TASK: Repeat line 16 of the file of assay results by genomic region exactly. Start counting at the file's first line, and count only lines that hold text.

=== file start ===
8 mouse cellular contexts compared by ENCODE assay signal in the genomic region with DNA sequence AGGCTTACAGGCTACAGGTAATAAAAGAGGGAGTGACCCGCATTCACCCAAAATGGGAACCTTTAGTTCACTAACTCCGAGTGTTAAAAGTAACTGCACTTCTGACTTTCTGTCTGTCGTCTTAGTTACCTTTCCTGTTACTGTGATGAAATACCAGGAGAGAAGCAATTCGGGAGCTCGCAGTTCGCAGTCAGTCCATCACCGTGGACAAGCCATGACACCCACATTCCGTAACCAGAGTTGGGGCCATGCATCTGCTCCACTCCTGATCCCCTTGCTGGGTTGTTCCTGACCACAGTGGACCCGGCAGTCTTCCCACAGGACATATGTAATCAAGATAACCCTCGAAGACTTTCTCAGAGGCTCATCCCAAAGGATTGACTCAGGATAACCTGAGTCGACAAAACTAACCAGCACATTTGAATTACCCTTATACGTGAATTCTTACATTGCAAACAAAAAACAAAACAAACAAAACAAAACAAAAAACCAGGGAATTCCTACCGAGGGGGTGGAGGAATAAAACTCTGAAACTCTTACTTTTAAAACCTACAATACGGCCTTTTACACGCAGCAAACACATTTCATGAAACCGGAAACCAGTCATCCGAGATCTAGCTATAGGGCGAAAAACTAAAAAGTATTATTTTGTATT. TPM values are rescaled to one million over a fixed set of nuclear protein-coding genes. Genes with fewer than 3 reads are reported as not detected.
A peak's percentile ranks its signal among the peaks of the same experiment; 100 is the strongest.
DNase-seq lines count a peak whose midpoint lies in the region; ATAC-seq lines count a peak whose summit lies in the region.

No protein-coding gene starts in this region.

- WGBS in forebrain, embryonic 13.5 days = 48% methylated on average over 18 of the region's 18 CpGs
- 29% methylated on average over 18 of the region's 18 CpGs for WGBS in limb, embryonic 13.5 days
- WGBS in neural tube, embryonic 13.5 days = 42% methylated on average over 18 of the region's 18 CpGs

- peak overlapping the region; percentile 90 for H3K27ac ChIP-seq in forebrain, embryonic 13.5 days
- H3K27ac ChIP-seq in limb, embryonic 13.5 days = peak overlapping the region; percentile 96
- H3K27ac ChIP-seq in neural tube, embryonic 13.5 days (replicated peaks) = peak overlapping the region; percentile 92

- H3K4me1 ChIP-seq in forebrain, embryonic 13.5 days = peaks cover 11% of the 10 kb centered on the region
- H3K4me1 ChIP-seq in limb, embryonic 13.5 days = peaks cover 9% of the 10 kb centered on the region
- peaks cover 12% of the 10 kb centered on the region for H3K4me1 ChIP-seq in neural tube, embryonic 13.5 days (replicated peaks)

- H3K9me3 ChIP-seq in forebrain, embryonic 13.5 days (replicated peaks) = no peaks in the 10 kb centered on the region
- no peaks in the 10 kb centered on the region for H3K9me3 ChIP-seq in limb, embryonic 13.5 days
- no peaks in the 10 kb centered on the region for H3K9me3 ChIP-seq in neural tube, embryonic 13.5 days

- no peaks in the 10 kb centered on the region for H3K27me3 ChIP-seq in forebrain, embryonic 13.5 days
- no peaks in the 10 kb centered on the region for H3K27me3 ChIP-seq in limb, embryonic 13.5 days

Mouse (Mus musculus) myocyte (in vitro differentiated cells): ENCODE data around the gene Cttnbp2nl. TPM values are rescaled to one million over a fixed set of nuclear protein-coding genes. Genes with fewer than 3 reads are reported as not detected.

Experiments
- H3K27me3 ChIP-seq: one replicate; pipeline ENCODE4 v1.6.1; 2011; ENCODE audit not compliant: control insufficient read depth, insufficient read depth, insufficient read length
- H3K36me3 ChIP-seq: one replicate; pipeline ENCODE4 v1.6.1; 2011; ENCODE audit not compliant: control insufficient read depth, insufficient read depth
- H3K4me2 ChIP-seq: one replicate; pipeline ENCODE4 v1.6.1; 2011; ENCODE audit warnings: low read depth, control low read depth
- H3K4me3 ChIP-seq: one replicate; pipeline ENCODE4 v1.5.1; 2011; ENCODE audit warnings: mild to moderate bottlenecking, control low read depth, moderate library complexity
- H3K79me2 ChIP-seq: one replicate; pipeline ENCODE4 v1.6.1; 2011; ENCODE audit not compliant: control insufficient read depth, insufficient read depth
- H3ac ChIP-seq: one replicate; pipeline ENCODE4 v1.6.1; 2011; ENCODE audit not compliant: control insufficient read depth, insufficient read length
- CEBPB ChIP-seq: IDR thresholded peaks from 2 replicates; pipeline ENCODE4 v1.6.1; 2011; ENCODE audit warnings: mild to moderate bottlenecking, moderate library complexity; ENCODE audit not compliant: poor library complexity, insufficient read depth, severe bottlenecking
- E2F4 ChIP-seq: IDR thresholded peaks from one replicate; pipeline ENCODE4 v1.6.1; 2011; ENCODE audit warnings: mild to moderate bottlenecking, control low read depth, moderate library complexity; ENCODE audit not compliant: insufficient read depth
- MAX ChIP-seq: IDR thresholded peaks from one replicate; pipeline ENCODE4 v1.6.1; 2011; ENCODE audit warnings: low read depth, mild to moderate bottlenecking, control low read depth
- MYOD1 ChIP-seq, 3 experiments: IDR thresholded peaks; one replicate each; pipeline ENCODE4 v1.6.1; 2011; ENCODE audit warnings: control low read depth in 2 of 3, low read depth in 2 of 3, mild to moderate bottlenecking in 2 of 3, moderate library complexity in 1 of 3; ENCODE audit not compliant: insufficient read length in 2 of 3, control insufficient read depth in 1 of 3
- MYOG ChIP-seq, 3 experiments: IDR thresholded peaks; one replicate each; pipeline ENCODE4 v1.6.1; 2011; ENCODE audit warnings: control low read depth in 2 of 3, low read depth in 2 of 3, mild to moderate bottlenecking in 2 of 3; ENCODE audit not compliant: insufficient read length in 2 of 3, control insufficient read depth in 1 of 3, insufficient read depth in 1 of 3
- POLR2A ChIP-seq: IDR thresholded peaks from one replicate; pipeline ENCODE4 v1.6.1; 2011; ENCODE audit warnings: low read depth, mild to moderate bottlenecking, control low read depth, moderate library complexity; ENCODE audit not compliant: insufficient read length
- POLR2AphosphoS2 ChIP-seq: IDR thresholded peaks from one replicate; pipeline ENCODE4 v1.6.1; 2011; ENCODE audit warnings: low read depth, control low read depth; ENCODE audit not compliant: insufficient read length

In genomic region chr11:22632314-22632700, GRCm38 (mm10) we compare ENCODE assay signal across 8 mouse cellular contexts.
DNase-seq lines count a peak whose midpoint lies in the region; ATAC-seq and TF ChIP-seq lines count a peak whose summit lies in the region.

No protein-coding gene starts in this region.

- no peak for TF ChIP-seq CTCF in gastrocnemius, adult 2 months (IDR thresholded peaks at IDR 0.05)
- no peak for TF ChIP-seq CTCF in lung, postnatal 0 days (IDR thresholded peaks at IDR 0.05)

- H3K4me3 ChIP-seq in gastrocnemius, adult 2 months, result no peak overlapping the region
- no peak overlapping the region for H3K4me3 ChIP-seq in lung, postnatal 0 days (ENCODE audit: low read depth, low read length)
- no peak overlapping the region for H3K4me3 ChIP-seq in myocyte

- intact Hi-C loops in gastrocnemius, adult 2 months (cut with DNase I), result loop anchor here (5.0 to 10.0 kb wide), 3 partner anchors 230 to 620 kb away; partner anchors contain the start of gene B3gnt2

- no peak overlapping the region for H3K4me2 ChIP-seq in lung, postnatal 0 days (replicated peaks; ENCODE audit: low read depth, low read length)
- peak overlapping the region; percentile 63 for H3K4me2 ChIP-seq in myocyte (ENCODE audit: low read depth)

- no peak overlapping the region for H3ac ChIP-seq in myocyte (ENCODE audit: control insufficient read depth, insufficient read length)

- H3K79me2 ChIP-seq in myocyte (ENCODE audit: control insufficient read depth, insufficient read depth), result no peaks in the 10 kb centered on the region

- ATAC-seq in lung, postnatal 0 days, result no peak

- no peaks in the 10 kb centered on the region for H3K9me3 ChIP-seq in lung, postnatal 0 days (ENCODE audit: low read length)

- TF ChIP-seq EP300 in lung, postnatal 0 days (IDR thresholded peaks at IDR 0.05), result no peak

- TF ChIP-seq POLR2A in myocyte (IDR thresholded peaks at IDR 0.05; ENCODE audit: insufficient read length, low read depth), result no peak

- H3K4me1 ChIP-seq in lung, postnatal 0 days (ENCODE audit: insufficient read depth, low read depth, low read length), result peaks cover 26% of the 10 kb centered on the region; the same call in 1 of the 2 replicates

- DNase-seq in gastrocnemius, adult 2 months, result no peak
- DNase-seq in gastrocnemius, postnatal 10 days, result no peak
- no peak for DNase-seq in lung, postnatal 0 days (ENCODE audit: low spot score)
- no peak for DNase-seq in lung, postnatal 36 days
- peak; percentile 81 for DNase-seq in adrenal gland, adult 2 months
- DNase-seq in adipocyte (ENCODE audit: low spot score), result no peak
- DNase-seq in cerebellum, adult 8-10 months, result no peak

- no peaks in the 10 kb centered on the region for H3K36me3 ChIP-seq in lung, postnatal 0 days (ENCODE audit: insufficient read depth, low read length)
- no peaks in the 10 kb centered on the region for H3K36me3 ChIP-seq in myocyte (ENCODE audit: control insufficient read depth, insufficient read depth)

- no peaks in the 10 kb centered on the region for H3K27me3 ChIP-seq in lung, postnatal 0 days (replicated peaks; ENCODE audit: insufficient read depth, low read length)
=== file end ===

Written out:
- no peaks in the 10 kb centered on the region for H3K9me3 ChIP-seq in neural tube, embryonic 13.5 days